I suspect I am gluten intolerant, as I have trouble with bloating, headaches, tiredness, brain fog, and generally feeling awful after I eat anything like bread or cakes.
Is there any way that I can get checked for this?
There is indeed. You can order home testing kits or make an appointment at a specialist allergy-testing clinic.
The Irish Food Allergy Network (IFAN) suggests it can be difficult to get answers that are reliable and useful from home testing kits and some practitioners offering allergy testing.
IFAN has issued the following guidelines: “Before any allergy testing is even considered, your health care professional should begin by taking a very detailed allergy focused history.
Only then, should testing be done and interpreted by a health care professional who’s trained and competent in food allergy and food intolerance.”
It is also important to identify whether or not you are dealing with an allergy, a sensitivity, or an intolerance.
Test results should indicate what you are dealing with, and the practitioner should be able to help you understand what changes you can or should be making, based on those results.
Both food allergies and sensitivities are related to immune functioning. With allergies, the immune system reacts to a specific substance by releasing fast-acting antibodies (IgE) in order to fight off the perceived dangerous substance.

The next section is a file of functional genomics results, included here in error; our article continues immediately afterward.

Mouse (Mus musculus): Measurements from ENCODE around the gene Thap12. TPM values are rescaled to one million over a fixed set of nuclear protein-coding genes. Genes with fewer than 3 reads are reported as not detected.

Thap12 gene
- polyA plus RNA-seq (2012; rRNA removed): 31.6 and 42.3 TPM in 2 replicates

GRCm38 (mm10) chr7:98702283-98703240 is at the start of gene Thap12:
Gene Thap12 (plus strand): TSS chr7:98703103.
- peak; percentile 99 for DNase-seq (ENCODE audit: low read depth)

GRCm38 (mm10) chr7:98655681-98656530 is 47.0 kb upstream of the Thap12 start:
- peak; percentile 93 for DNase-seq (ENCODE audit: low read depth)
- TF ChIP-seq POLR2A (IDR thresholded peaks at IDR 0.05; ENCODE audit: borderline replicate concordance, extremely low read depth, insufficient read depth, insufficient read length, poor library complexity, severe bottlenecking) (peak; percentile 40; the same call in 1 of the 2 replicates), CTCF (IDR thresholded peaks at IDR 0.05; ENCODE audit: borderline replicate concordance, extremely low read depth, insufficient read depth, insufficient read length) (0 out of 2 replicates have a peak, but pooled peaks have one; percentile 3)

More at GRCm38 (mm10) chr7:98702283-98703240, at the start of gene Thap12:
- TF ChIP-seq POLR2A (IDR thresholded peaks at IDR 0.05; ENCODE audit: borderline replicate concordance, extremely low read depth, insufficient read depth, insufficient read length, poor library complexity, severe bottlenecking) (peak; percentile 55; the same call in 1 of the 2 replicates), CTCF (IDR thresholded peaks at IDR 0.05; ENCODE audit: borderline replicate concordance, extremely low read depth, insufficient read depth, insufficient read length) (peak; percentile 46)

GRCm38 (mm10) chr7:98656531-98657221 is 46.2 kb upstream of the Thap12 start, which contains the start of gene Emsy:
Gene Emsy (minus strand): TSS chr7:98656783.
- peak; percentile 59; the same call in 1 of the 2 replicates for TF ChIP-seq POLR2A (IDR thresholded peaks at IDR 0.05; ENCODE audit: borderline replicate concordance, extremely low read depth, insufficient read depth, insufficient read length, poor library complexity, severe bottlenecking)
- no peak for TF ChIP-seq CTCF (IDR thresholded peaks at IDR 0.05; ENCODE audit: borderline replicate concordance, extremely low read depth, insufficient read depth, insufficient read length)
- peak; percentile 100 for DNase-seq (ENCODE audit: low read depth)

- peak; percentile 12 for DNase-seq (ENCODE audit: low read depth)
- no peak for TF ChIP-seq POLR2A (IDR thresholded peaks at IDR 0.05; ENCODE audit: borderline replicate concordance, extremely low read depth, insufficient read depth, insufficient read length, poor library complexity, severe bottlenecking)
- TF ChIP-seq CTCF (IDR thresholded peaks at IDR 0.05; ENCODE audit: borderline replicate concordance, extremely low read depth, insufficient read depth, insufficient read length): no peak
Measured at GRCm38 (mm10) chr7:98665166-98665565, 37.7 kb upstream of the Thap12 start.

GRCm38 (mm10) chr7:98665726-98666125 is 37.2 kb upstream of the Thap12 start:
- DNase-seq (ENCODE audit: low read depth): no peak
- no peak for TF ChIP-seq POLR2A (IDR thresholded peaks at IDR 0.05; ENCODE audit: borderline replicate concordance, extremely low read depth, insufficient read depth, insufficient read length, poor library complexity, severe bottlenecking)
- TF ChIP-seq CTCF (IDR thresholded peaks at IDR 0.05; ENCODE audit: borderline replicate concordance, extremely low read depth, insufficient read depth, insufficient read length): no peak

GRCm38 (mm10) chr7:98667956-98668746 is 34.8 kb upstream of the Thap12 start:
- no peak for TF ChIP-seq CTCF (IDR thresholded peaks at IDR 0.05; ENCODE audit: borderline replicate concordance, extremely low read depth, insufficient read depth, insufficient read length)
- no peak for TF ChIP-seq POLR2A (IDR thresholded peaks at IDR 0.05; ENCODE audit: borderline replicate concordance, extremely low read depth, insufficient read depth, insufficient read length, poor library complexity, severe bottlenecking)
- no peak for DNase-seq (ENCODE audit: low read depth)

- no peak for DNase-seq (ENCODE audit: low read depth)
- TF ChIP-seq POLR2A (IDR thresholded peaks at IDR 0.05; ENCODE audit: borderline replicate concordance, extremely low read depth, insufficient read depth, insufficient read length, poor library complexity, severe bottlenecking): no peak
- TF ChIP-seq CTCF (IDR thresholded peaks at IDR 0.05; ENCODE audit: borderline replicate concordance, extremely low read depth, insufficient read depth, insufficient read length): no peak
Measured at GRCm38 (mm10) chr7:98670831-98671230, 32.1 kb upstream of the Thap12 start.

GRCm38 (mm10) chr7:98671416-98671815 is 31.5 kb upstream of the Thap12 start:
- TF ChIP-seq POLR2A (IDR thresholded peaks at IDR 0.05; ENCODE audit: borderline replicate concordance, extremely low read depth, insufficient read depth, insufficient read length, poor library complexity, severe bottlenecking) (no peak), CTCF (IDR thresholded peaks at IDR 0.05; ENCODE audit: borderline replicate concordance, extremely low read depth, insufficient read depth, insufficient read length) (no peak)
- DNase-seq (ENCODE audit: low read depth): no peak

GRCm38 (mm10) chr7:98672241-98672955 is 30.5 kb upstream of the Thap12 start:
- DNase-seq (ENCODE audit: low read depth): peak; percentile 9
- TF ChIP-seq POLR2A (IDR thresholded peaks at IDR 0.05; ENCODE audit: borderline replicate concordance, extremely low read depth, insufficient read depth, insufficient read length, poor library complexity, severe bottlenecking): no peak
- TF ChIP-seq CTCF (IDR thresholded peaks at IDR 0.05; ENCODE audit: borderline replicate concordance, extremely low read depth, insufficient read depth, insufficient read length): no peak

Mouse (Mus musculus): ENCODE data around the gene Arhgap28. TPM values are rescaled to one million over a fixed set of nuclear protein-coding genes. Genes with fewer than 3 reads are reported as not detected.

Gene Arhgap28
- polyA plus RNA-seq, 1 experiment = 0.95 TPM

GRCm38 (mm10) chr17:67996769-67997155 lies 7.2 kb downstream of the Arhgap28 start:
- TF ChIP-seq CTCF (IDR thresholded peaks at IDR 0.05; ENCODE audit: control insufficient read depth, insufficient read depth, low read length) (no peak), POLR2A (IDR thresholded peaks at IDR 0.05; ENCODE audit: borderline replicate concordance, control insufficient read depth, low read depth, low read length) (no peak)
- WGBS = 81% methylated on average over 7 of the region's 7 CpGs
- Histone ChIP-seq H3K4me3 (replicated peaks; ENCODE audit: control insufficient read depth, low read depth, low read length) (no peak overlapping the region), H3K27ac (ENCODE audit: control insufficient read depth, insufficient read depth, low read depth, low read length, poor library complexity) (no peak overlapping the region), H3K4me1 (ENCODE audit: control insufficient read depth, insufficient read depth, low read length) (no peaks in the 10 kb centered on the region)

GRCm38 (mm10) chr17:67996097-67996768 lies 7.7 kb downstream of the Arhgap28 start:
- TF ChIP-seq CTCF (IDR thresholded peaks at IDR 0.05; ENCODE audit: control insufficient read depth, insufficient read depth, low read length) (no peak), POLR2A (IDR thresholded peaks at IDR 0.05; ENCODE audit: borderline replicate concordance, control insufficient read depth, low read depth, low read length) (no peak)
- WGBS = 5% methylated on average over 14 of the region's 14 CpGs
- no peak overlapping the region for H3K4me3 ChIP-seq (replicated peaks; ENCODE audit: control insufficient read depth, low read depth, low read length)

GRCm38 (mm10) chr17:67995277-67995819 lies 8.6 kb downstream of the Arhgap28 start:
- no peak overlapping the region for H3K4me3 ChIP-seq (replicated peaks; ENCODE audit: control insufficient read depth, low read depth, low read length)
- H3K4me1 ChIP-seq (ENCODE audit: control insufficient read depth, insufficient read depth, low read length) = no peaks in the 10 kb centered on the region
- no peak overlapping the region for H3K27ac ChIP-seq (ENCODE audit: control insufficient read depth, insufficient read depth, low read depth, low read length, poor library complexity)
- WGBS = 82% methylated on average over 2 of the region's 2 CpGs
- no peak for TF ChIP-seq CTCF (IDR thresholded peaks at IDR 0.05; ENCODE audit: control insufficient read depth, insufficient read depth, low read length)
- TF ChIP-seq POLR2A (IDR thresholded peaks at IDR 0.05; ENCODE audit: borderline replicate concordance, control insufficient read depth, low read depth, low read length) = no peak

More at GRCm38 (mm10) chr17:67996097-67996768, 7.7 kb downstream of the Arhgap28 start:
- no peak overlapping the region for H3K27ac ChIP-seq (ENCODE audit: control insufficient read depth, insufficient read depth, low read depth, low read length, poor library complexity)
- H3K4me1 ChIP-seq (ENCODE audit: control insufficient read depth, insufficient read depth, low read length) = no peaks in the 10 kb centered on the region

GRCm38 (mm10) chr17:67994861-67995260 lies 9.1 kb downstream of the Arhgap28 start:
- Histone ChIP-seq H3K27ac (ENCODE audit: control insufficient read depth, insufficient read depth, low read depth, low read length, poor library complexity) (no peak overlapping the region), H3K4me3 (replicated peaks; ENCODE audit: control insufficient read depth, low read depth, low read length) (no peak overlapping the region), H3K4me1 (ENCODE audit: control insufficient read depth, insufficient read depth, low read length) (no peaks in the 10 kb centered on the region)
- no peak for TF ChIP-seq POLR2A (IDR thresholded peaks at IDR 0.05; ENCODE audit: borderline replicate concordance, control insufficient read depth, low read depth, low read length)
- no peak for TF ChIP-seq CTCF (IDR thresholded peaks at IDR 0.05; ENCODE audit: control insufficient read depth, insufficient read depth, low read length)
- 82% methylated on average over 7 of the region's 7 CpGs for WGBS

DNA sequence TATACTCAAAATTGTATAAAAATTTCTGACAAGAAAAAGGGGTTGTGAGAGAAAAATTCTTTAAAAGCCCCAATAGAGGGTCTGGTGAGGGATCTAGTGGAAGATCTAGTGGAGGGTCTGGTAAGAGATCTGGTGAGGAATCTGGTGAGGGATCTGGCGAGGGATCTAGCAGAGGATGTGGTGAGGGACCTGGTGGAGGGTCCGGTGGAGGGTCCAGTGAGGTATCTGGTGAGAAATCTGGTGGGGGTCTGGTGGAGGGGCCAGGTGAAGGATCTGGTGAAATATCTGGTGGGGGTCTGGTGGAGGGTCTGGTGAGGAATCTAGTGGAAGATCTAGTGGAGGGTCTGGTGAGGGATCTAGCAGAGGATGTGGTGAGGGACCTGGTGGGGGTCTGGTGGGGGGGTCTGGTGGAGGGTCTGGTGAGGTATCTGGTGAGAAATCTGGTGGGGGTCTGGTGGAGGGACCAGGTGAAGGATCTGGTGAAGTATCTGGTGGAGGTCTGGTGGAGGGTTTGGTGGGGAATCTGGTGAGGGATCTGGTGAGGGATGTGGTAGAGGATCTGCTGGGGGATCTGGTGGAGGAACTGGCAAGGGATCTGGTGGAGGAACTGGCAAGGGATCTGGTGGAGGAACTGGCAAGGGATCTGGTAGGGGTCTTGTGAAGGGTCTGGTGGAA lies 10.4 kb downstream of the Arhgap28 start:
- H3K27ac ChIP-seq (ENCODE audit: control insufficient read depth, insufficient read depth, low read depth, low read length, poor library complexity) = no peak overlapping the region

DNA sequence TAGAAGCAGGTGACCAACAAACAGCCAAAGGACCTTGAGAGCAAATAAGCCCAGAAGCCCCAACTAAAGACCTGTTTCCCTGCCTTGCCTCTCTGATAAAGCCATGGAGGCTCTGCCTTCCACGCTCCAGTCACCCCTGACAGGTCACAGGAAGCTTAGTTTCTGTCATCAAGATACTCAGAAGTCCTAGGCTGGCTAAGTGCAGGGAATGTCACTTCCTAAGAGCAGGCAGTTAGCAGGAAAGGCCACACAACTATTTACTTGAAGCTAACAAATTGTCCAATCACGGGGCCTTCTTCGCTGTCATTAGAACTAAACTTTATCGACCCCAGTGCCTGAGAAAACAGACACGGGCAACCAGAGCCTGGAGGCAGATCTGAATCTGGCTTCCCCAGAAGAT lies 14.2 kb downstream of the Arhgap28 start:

This reaction is usually very swift, anything from a couple of minutes up to a couple of hours after contact or ingestion. A true food allergy causes symptoms every time the substance is encountered, no matter how small the amount of food.
Food sensitivities are far more common than true allergies, but are also the result of an over-reactive immune system.
In this instance it is slow-acting antibodies that are released (IgG). The symptoms are slower to appear, usually within hours or even days of ingestion. Unlike true allergies, the symptoms may be dose-related and may not occur every single time the food is encountered.
Sensitivity symptoms can include bloating, gas, arthritis, chronic fatigue, headaches, and mood disturbances. With food allergies, the symptoms range from mild to severe — skin irritation, rashes, sneezing, difficulty breathing, anaphylaxis, and death.
Where food intolerances are concerned, the issue is an inability to digest a specific food. This is thought to be due to a lack of the necessary enzymes for that specific food, and results in bloating, gas, and loose bowel movements due to fermentation of the undigested food particles. The important thing to remember is that this is not related to immune function.
How do I get rid of cellulite? I have recently noticed it on the backs of my thighs.
Cellulite does not discriminate – no matter what your size or shape, cellulite can occur in the fatty reserve areas of the body (breasts, buttocks, thighs, belly, and upper arms).
A fatty deposit in the reserve areas, cellulite causes the skin to appear dimpled and uneven. Basically, the presence of cellulite indicates fluid waste products are being held by the body as a result of dietary choices, insufficient exercise, and/or poor elimination.
A diet high in processed foods leads to a build up of waste and toxins in the body, so it makes sense that eating plenty of fresh whole foods and drinking enough water to assist elimination will reduce cellulite.
Movement is also important to prevent cellulite, even a 20-30 minute brisk walk each day. The body uses fat as fuel, so if you aren’t consistent with your exercise, then the fat is stored.
Lymph flow is key, so dry skin brushing really helps, as does rebounding on a mini-trampoline, and lymph drainage massage. Essential oils such as Juniper, Grapefruit, Fennel, Cypress, and Eucalyptus stimulate the release of fluids that can cause cellulite build up.
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